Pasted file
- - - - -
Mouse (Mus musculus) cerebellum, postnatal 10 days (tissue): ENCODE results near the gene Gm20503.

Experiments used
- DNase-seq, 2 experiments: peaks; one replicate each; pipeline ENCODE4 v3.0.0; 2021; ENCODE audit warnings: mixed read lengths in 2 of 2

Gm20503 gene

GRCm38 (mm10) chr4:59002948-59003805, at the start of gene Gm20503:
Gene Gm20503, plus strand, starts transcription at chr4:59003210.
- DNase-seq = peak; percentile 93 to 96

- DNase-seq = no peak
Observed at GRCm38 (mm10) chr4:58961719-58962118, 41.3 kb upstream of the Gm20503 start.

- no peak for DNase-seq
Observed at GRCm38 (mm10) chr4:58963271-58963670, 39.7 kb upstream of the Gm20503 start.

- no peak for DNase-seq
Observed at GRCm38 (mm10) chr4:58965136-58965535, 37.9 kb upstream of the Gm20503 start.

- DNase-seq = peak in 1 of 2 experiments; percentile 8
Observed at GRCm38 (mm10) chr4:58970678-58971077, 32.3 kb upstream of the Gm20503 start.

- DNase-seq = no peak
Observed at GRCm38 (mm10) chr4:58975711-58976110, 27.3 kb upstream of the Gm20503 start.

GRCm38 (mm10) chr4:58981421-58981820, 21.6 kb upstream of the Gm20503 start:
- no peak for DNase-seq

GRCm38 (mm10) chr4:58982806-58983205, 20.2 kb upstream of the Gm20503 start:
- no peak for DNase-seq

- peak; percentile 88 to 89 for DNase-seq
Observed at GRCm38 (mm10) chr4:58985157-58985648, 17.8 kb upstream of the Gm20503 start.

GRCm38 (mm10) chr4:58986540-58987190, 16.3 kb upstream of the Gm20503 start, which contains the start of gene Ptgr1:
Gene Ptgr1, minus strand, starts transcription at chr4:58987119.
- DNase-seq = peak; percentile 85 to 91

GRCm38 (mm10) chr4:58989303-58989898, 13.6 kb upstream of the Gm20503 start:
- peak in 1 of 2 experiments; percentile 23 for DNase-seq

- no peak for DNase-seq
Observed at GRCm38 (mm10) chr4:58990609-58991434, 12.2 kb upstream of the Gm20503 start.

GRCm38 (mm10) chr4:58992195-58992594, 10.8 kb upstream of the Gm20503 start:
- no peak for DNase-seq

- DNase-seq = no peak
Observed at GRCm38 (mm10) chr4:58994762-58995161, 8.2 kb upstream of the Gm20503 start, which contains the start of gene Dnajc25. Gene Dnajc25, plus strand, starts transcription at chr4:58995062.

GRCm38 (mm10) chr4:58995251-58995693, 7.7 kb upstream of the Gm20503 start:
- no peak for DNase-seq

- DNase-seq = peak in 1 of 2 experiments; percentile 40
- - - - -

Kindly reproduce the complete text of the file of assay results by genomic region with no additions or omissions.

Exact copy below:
Mouse (Mus musculus) cerebellum, postnatal 10 days (tissue): ENCODE results near the gene Gm20503.

Experiments used
- DNase-seq, 2 experiments: peaks; one replicate each; pipeline ENCODE4 v3.0.0; 2021; ENCODE audit warnings: mixed read lengths in 2 of 2

Gm20503 gene

GRCm38 (mm10) chr4:59002948-59003805, at the start of gene Gm20503:
Gene Gm20503, plus strand, starts transcription at chr4:59003210.
- DNase-seq = peak; percentile 93 to 96

- DNase-seq = no peak
Observed at GRCm38 (mm10) chr4:58961719-58962118, 41.3 kb upstream of the Gm20503 start.

- no peak for DNase-seq
Observed at GRCm38 (mm10) chr4:58963271-58963670, 39.7 kb upstream of the Gm20503 start.

- no peak for DNase-seq
Observed at GRCm38 (mm10) chr4:58965136-58965535, 37.9 kb upstream of the Gm20503 start.

- DNase-seq = peak in 1 of 2 experiments; percentile 8
Observed at GRCm38 (mm10) chr4:58970678-58971077, 32.3 kb upstream of the Gm20503 start.

- DNase-seq = no peak
Observed at GRCm38 (mm10) chr4:58975711-58976110, 27.3 kb upstream of the Gm20503 start.

GRCm38 (mm10) chr4:58981421-58981820, 21.6 kb upstream of the Gm20503 start:
- no peak for DNase-seq

GRCm38 (mm10) chr4:58982806-58983205, 20.2 kb upstream of the Gm20503 start:
- no peak for DNase-seq

- peak; percentile 88 to 89 for DNase-seq
Observed at GRCm38 (mm10) chr4:58985157-58985648, 17.8 kb upstream of the Gm20503 start.

GRCm38 (mm10) chr4:58986540-58987190, 16.3 kb upstream of the Gm20503 start, which contains the start of gene Ptgr1:
Gene Ptgr1, minus strand, starts transcription at chr4:58987119.
- DNase-seq = peak; percentile 85 to 91

GRCm38 (mm10) chr4:58989303-58989898, 13.6 kb upstream of the Gm20503 start:
- peak in 1 of 2 experiments; percentile 23 for DNase-seq

- no peak for DNase-seq
Observed at GRCm38 (mm10) chr4:58990609-58991434, 12.2 kb upstream of the Gm20503 start.

GRCm38 (mm10) chr4:58992195-58992594, 10.8 kb upstream of the Gm20503 start:
- no peak for DNase-seq

- DNase-seq = no peak
Observed at GRCm38 (mm10) chr4:58994762-58995161, 8.2 kb upstream of the Gm20503 start, which contains the start of gene Dnajc25. Gene Dnajc25, plus strand, starts transcription at chr4:58995062.

GRCm38 (mm10) chr4:58995251-58995693, 7.7 kb upstream of the Gm20503 start:
- no peak for DNase-seq

- DNase-seq = peak in 1 of 2 experiments; percentile 40